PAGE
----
Self-Sacrificing Love

By Sheila Hughes
I pour out my life in faith
To the One who died for me,
I am His servant for life
For He died to set me free.

No sacrifice will be too great
For I know what then awaits,
After death, I’ll see my Lord
Once entering the Pearly Gates.

What a glorious time it will be!
For what amazing things I’ll see,
The weight of the world goes away
Sorrow, pain, is taken from me.

All evil will be removed forever
Sin cannot ever touch me there,
I’ll find complete satisfaction
Peace will exist, never a scare.

In perfection then I can live
Joyful smiles I’ll wear on my face;
Together all will worship God,
And all will show divine grace.
I wonder how many of us Christians would be willing to sacrifice our lives for the sake of others. Our Lord and Savior did for our sake. We have had amazing examples in regard to these school shootings of teachers who were willing to die in order to save the life of their children. Many of Jesus’ disciples were willing to be a martyr for the sake of the gospel. In Philippians 2, Paul uses a description of his service for the gospel along with the service of the Philippian people. At that time, both the Jews and the pagans poured out a drink offering or libation over a sacrifice as it was being offered. The pagans did this practice to gain the favor of or soften the anger of their gods. Paul said the Philippians were the ones doing the offering and their faith was the sacrifice. Paul compared himself as the drink offering poured out in (possible martyrdom) on the sacrifice and service of the Philippians faith, if it was God’s will. He was willing to die for them and the service of the gospel of Jesus Christ. What a wonderful illustration of self-sacrificing love. Paul also wanted the Philippians to not look upon his possible martyrdom as a tragedy, but congratulate him on such a glorious homegoing. Even though Christians may encounter pain and difficult circumstances on a daily basis, we are not to allow our situation to crush our faith and strength. We must not dwell on the time or means of our death, but have joy and hope in where we are going, to be with the Lord himself. Paul did not want Christians to focus on the dark side, he refused to let death steal his joy. He urged his friends the Philippians to (rejoice in the same way).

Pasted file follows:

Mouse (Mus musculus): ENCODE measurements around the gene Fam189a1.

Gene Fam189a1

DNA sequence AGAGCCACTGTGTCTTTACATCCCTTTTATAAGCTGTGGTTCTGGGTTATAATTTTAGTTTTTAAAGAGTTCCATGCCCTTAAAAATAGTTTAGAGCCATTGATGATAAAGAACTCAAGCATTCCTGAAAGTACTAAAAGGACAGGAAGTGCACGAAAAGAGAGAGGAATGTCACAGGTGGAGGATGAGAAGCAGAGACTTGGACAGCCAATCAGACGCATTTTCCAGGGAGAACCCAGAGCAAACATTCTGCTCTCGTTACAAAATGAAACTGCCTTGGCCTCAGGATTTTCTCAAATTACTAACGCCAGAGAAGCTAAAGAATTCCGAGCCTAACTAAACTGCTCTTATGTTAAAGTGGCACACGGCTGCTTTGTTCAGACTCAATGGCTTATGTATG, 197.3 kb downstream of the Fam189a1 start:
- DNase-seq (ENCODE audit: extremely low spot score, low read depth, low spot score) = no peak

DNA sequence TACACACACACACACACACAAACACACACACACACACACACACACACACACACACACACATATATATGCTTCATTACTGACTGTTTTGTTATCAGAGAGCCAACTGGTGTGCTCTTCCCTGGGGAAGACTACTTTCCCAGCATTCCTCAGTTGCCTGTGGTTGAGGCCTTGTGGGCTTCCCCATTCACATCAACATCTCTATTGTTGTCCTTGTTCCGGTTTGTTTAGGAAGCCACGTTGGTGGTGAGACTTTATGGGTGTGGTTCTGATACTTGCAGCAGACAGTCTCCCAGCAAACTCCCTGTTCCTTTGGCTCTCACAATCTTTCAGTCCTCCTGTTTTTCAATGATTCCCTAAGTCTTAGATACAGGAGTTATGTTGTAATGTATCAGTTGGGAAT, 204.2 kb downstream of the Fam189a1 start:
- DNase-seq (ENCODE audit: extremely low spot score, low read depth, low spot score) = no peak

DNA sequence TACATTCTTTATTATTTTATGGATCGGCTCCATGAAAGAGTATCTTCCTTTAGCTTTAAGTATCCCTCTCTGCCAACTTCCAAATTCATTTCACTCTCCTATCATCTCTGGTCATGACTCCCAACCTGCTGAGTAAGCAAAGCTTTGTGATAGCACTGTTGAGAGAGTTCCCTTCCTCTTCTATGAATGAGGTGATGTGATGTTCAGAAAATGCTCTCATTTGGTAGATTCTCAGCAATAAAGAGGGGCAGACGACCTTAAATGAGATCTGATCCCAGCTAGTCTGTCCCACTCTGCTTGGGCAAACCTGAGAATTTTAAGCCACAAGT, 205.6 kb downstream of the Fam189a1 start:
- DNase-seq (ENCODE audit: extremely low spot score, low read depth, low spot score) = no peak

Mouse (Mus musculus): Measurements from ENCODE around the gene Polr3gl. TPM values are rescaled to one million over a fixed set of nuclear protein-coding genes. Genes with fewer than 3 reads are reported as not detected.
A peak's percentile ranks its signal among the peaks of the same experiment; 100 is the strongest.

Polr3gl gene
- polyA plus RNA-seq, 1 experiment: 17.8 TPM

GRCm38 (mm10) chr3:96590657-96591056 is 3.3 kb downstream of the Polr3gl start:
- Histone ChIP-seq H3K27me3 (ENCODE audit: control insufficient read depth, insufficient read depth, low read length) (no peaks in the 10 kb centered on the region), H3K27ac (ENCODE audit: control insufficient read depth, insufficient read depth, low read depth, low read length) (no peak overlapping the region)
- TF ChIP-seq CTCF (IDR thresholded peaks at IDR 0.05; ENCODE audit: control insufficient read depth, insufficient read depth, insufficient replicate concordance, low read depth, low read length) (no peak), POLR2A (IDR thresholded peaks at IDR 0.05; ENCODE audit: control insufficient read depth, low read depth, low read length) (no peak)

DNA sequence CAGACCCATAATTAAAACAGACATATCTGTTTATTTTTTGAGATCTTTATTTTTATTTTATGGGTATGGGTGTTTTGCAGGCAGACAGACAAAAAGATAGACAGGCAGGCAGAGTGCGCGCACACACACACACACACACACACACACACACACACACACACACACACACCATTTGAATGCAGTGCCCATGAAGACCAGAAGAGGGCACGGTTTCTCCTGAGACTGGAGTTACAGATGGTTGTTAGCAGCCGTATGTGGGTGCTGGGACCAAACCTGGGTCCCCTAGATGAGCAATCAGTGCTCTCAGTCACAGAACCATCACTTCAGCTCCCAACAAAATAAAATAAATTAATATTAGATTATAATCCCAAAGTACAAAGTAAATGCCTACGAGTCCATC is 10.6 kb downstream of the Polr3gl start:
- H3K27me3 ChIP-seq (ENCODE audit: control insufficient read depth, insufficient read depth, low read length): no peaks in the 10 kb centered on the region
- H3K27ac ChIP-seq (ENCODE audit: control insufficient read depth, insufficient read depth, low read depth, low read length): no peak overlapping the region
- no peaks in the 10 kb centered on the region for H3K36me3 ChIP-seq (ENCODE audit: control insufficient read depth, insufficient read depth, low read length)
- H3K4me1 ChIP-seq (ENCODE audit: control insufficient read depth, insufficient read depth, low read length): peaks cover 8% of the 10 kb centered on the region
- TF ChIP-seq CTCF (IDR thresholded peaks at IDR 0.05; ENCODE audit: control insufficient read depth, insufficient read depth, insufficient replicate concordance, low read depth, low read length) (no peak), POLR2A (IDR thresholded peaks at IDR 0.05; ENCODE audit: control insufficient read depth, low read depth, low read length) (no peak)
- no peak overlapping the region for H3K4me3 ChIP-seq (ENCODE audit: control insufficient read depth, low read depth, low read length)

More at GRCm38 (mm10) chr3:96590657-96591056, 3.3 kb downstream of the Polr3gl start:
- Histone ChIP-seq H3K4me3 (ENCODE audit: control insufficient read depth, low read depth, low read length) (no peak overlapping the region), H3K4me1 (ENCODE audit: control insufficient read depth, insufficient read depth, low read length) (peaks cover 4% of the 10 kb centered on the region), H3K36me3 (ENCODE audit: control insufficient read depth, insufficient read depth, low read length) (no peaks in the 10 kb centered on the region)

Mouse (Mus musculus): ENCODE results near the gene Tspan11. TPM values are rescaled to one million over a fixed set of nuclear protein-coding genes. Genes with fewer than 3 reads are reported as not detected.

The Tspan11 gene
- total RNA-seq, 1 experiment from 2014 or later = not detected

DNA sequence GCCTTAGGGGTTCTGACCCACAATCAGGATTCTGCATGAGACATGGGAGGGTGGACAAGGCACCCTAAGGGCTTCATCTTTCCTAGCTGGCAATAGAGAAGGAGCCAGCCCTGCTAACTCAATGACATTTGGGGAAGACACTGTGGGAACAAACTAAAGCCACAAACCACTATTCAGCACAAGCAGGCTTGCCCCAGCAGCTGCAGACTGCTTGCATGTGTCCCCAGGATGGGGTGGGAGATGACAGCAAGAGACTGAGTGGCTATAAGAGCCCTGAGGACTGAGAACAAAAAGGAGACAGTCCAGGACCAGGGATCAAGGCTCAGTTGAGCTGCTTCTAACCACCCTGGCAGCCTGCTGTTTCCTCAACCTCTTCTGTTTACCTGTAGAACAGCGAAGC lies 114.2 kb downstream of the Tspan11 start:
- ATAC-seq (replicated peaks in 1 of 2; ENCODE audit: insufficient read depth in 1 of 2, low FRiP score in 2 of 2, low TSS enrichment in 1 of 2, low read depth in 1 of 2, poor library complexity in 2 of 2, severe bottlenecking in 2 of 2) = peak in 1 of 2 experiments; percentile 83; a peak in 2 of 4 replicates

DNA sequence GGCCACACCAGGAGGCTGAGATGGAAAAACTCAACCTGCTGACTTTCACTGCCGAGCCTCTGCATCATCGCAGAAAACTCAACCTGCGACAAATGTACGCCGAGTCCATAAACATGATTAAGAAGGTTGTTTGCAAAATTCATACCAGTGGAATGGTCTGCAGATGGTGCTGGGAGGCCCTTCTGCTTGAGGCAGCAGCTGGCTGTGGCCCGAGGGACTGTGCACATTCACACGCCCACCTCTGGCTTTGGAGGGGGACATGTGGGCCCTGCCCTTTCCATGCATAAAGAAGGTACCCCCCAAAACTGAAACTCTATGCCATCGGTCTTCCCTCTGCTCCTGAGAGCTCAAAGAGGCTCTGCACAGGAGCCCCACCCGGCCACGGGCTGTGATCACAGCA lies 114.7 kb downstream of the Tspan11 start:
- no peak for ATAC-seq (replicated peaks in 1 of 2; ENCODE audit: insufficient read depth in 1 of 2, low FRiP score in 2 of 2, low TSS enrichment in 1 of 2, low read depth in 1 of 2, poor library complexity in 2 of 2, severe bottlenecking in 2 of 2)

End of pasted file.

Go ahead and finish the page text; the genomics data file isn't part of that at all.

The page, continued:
Every Christian needs to look at life as Paul was teaching the Philippians to do. We will grieve a loved one’s death, but we must also find joy in knowing where our Christian loved one went after death. When our world gets too serious, we need to divert our attention away from the pain by enjoying ourselves with family and friends in order to cope with life’s crushing daily demands. We must make the effort, knowing that’s what our loved ones would have wanted. We all need a break, smile more, play games, and enjoy our time together.

Sheila Wells Hughes, May 28, 2022, # 1,092

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